Leap day.

Happy February 29th!  I’m making some (quiet) leaps, and I hope you are too.

(There’s no reason for this photo except that it is decidedly a February image.)

As you can see in the side panel, a 2012 class at the Morgan Conservatory is now also open for registration…and many other exciting classes as well. Wish I had time to take some myself, at every place I’m teaching.


Google alerts brought this in a couple days ago, by someone I don’t know. I thought, “aww, that’s sweet (thank you)”  – and then I laughed out loud. The author inadvertently and succinctly exposes the heart of certain matters and attitudes I’ve struggled mightily to understand. Yes, sweet.


Gearing up for a Massive Restructuring: online, in the physical realm and probably (inevitably) in other ways.  The online portion involves shiny new tools to keep me interested in this box, and the real live studio is ready and loaded for sanity breaks. This will all be lengthy.  As it begins, I’m not feeling much of a relationship to words, so I make no promises for the blog during the next couple of months, except: there will be images. I keep thinking of this one as the February 2012 self-portrait (and tonight, they say the snow rolls back into Chicago. I’m ready).

Before and Again.

I’m working on / dealing with a variety of things, and don’t have much to say, so today’s Blahg features visual and verbal recaps.  The visuals show the general layout of the Sensing Language show at St. Ambrose University, shot by Jay Strickland; the accompanying class photos are by Heather Lovewell, Catich Gallery curator extraordinaire. The verbal portion is my answer to one question from a recent interview by Barbara Landes, who is currently doing graduate work at the University of Iowa Center for the Book ; her (excellent) questions are part of a research project. (I’ve answered this question for articles before, but briefly; Barbara kindly gave me permission to publish my expanded, unedited responses). Thanks to all today’s contributors!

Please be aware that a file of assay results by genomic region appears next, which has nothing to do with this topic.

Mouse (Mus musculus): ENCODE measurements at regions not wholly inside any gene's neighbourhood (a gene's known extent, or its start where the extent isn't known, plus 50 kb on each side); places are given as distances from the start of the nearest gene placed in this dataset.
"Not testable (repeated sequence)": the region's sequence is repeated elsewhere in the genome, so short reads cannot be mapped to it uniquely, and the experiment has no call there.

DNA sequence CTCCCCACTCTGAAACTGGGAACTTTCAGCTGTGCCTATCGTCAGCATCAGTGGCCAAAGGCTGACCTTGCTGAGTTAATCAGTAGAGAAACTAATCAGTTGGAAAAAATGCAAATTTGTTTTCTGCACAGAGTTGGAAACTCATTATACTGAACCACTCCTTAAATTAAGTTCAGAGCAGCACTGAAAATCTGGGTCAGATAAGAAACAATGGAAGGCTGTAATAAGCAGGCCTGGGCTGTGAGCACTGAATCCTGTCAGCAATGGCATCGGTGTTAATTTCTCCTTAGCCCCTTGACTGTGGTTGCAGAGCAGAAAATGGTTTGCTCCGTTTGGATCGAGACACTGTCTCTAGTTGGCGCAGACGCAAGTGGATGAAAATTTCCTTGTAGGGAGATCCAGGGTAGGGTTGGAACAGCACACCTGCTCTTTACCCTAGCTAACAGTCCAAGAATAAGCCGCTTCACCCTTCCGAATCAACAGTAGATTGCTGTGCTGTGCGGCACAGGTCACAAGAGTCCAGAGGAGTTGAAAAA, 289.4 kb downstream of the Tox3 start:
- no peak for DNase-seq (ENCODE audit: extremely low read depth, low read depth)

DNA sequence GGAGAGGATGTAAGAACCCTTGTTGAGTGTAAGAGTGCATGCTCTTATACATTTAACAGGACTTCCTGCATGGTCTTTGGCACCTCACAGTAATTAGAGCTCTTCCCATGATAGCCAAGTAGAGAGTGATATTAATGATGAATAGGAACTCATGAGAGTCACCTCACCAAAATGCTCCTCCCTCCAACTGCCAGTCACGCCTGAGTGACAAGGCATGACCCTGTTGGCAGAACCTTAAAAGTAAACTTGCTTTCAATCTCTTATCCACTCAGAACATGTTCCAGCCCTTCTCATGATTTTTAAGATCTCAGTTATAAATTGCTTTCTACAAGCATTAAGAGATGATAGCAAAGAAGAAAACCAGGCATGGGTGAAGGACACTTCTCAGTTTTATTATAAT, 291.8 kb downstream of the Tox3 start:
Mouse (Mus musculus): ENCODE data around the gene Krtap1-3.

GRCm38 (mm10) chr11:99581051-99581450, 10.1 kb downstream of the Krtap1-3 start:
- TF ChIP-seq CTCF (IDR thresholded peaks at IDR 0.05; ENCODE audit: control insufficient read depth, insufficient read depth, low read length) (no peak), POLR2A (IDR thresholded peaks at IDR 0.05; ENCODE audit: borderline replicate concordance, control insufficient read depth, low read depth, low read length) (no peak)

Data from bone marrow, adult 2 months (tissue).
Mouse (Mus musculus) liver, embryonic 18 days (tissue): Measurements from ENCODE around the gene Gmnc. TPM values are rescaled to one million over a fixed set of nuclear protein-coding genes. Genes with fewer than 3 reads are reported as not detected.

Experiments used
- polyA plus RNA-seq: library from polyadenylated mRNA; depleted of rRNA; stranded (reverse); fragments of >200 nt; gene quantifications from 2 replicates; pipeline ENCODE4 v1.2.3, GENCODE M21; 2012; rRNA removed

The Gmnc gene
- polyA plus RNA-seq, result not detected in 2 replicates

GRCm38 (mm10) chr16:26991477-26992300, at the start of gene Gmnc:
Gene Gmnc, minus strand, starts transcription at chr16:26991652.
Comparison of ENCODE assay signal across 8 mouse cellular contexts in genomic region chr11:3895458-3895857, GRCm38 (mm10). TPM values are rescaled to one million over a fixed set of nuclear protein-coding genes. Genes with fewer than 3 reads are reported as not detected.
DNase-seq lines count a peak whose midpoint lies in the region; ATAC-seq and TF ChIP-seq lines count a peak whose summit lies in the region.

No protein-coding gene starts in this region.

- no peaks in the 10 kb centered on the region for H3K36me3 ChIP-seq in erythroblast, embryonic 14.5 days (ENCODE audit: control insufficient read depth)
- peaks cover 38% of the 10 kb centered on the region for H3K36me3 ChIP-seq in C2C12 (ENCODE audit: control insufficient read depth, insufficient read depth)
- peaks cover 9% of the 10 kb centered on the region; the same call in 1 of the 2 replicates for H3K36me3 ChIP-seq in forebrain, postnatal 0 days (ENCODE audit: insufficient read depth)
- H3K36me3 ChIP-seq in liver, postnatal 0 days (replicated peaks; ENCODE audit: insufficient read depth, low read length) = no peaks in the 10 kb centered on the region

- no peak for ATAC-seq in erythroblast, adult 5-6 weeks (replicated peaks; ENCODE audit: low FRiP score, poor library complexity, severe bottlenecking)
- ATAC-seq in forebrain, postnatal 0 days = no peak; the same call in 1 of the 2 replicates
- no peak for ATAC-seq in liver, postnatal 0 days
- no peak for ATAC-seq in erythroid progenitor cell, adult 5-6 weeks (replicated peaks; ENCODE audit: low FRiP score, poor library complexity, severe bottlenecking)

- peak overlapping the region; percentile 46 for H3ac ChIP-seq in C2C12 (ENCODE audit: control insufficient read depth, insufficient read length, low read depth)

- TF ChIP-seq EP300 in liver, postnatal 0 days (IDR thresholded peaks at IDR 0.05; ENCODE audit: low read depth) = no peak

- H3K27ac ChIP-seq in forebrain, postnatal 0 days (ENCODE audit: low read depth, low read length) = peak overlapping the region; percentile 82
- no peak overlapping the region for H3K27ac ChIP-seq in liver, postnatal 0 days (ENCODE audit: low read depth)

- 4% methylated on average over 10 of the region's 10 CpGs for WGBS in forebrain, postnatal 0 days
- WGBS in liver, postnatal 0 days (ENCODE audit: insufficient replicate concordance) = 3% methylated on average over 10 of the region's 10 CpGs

Your work changed dramatically when you moved from manipulating books to using handmade paper to create your work. Why do you think this happened?

“I can tell you how it happened: first, my work was already changing before its medium changed, moving away from overt social or political themes and pointed commentary. It was becoming quieter, more contemplative, and I was beginning to compare and contrast human conditions with seasonal cycles in nature. (Why that happened, I’m not completely sure.  Perhaps it was maturity or simply an urge to go deeper, or a burgeoning dissatisfaction with sociopolitical critique).

With that change already beginning, I became interested in working with paper at just about the same time I learned that I would eventually become deaf.  Kozo, the fiber I experimented with first, was simply so eloquent on its own that adding words seemed to cheapen it, to detract from it and lessen its impact.  As I began to experiment with other fibers and to discover the unique properties in each, I made a conscious decision to stay away from conventional language: if I was going to be deaf, and not have access to spoken words, I wasn’t going to use conventional language in my work, either; I wanted my work to reflect my experience.

Usually when I say that, someone will respond: “But…you could still read, couldn’t you?”  Yes, but that’s not the point; our extensive use of non-conventional communication is.  At the same time I learned I was becoming deaf, I also learned that my body or brain had taught me to expertly read lips, without any conscious knowledge on my part. I had simply believed that I was hearing. When the audiologist told me I had been reading lips for years, I still didn’t quite accept it. How could I be doing something so complex without being aware of it?  Then she held a card in front of her face and spoke…and I couldn’t understand a single thing she said. The phenomenon, this completely pivotal, enormous but unconscious adjustment, just astounded me.  Then, not too long afterward, I won the all-college Excellence in Teaching award for full-time faculty where I taught, and was invited to a two-year fellowship addressing the scholarship of teaching and learning, aligned with the Carnegie Foundation.  During the fellowship sessions, we investigated Howard Gardner’s theory of multiple intelligences (here’s a good brief summary), which thoroughly echoed my own experiences and solidified my desire to make work that focused on and utilized our sensory intelligences; i.e., the alternative ways we ‘read’.